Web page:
Timber Timbre’s Taylor Kirk has a haunting voice. Not “hauntingly beautiful,” as the cliché goes — more that his velvety, Elvis and Johnny Cash-channeling croon can actually be scary. Turning on a dime from soothing to menacing, Kirk’s sturdy baritone is the group’s most prominent but ambiguous instrument. His delivery alluringly clouds his meaning, with each listen revealing new layers within songs.
Going from the ramshackle, lo-fi blues of their first two albums to the more polished, gothic folk of Timber Timbre’s 2009 self-titled release, the band began to find its footing. On the latter record, Kirk’s voice blossomed, standing front and center, unadorned by the crutch of excessive reverb. As a result, Timber Timbre featured some of their best songs, simple without being rudimentary, mournful without being maudlin. When 2011’s Creep On Creepin’ On dropped, its title a self-aware nod to their spooky music, the band decided to be more ambitious, better showcasing the bleak outlook. While that album had its moments, it was marred by cacophonous instrumental spasms that verged on being too on the nose. It sometimes sounded like the musical equivalent of a hammy actor playing a horror villain.
Timber Timbre’s fifth and latest album, Hot Dreams, still occasionally falls back on Halloweenish musical freak-outs, but as a whole, the collection contains some of their most beautiful and expansive songs yet. Though Canadian, the band is seemingly inspired by the yesteryears of what Greil Marcus dubbed “The Old, Weird America.” Like tortured grandsons of their countrymen, The Band, Timber Timbre recall the seedier side of American iconography — the smoky bars, the haunted graveyards, nefarious hunters, etc. After all, Kirk wrote many of these songs during his time in Laurel Canyon, CA. This is especially evident on highlight “Grand Canyon”, which references Utah, mountains, and, obviously, heading south to the titular landmark. Along with “This Low Commotion”, where Kirk shows off a confident, swaggering bellow, “Grand Canyon” is the most Americana number on the album. Kirk harnesses the smoky, smooth timbre of AM classic country singers, and bandmate Simon Trottier complements him with twangy, earthy arrangements.
While “Grand Canyon” is one of the LP’s more straightforward offerings, Hot Dreams also offers a handful of atmosphere-heavy songs that eerily build and unfurl. Opener “Beat the Drum Slowly” is one such track. Kirk’s ghostly, low-register howl spews rhythmic lines like “mystery mist new systems shift” over somber guitars, as he remembers a “golden age that flickered out into celluloid ashes.” Towards the end of the song, a snare drum taps out a funeral procession, creating a not-so-subtle ambiance. Other tracks, like the instrumental “Resurrection Drive Part II” or the nightmarish organ jam “Bring Me Simple Men”, work more to establish a morose tone than distinguish themselves as worthwhile songs.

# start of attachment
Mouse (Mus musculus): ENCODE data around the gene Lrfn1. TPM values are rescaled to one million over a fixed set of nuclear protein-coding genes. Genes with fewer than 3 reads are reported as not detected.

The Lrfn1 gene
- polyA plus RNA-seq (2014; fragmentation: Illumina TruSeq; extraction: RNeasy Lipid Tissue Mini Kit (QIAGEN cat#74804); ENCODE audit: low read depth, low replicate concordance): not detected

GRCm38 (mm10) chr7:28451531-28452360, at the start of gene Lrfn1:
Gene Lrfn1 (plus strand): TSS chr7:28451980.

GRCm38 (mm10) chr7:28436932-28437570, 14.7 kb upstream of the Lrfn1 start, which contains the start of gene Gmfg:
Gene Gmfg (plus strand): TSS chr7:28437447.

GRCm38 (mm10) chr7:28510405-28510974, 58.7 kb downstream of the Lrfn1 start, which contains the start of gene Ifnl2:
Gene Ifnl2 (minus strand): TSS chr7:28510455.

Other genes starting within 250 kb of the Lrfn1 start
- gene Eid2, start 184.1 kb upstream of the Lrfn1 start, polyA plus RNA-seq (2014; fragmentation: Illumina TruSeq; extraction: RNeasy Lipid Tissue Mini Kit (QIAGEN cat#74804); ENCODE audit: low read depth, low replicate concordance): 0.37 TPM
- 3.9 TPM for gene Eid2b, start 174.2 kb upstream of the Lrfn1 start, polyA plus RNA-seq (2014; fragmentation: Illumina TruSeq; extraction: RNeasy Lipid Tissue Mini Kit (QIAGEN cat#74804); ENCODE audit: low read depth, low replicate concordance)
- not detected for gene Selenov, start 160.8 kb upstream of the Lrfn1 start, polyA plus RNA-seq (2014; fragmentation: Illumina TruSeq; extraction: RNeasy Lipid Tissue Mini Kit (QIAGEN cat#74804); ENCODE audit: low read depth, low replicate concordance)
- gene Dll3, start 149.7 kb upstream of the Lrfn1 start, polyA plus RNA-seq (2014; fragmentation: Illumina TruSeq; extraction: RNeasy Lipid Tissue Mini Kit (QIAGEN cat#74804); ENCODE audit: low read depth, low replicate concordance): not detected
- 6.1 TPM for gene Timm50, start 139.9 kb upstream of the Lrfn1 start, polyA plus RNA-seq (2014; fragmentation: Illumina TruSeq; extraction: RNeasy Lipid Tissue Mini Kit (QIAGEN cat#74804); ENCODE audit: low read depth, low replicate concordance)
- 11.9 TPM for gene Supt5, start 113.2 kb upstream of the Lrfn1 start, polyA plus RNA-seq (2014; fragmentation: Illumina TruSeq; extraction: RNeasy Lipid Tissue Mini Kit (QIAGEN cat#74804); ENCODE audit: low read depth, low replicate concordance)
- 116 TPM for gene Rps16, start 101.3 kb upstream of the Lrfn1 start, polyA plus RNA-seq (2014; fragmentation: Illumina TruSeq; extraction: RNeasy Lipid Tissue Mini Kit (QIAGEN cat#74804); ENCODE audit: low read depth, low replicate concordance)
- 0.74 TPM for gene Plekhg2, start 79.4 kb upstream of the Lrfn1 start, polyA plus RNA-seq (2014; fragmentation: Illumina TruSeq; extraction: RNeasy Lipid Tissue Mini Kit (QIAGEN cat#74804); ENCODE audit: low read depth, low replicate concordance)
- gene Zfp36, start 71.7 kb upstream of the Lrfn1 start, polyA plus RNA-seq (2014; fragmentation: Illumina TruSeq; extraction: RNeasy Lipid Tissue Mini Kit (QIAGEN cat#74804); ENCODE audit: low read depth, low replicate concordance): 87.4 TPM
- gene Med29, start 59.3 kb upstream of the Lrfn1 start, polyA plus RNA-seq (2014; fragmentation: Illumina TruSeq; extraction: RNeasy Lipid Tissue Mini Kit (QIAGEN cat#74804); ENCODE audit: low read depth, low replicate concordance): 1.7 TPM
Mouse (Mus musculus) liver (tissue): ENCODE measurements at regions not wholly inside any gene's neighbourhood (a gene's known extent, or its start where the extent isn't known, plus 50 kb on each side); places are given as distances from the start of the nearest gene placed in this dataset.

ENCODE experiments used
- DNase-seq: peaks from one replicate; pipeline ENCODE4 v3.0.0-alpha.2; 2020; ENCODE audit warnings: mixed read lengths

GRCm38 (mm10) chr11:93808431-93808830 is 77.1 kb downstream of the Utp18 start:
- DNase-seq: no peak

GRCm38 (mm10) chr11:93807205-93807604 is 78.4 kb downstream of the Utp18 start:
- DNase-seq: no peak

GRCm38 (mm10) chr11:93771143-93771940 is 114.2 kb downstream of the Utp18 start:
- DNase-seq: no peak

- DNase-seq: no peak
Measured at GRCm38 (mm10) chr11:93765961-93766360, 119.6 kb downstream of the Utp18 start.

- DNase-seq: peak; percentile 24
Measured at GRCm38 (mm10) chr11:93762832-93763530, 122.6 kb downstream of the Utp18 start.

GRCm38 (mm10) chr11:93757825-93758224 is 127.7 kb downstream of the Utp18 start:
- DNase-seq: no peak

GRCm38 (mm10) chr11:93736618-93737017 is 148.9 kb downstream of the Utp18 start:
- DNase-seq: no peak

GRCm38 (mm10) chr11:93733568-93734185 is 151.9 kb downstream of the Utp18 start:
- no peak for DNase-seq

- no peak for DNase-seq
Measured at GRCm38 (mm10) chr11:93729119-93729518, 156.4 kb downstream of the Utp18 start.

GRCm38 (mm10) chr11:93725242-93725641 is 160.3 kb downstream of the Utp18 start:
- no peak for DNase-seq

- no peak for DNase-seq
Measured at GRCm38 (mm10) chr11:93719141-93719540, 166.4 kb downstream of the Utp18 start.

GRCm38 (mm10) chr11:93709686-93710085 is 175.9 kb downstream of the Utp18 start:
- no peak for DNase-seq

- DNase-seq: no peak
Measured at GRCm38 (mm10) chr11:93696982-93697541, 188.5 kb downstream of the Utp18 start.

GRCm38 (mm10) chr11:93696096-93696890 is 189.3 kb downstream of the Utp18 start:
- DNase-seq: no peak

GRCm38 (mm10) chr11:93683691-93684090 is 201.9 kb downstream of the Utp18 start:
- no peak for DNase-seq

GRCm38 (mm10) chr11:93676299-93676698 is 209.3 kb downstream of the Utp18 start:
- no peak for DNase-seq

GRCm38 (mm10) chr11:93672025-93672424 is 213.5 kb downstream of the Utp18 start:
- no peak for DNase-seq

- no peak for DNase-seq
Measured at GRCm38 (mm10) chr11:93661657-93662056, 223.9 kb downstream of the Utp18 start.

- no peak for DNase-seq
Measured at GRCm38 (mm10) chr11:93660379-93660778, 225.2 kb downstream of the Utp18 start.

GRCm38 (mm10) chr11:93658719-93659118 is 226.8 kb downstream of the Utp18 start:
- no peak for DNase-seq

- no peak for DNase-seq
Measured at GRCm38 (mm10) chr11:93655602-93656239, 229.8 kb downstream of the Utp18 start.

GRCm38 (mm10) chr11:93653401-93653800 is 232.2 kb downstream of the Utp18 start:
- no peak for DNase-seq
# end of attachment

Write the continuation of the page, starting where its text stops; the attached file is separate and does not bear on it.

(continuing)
After the dirge of “Beat the Drum Slowly” comes “Hot Dreams”, the most relaxed song on the album and also the best. The transition from the macabre of the first track to the twinkling lullaby of the title track is jarring, considering the latter’s affectionate quality. Kirk proved how warm and inviting he could be in “Homage”, his 2011 duet with Feist, by couching his melancholy in vulnerability rather than anger. “Hot Dreams”, though, best represents this tightrope that Kirk has been treading throughout his career. Taking an assist from saxophone virtuoso and Bon Iver/Arcade Fire sideman Colin Stetson, “Hot Dreams” feels like the stunning folk successor to the jazz-minded soft rock of Destroyer’s 2011 LP, Kaputt. But even with the silky saxophone solo, the warmth in his voice comes into question with the surprising lyric, “I want to follow through, follow through, on all my promises and threats to you, babe.” In the small murmur of “threats,” what sounds like an inviting gesture to a lover turns into a warning. Kirk is so captivating as a vocalist in part because even when he sounds approachable, there’s still an underlying, sinister double meaning. On the piano-driven penultimate track, “Run From Me”, his intentions become even more dubious in the sarcastic way he sings the refrain: “Run from me, darling/ Run from me, babe.”
There’s a cinematic quality to Timber Timbre’s music, which is why older songs like “Demon Host” and “Magic Arrow” continue to soundtrack television shows, films, and trailers five years after their release. With Hot Dreams, it’s easy to imagine music supervisors for Hannibal, True Detective, and True Blood rushing to license the album’s songs. That said, these brooding, darkly shaded arrangements run the risk of being kitsch. But when Timber Timbre drop the horror pretense and focus on the neurotic ticks and inadequacies that come with romantic obsession, the band are at their best. In fact, it’s when Kirk starkly faces those lonely demons, without the gloomy, over-the-top instrumentals, that the band can really sound frightening.
Essential Tracks: “Hot Dreams”, “Grand Canyon”, and “Run from Me”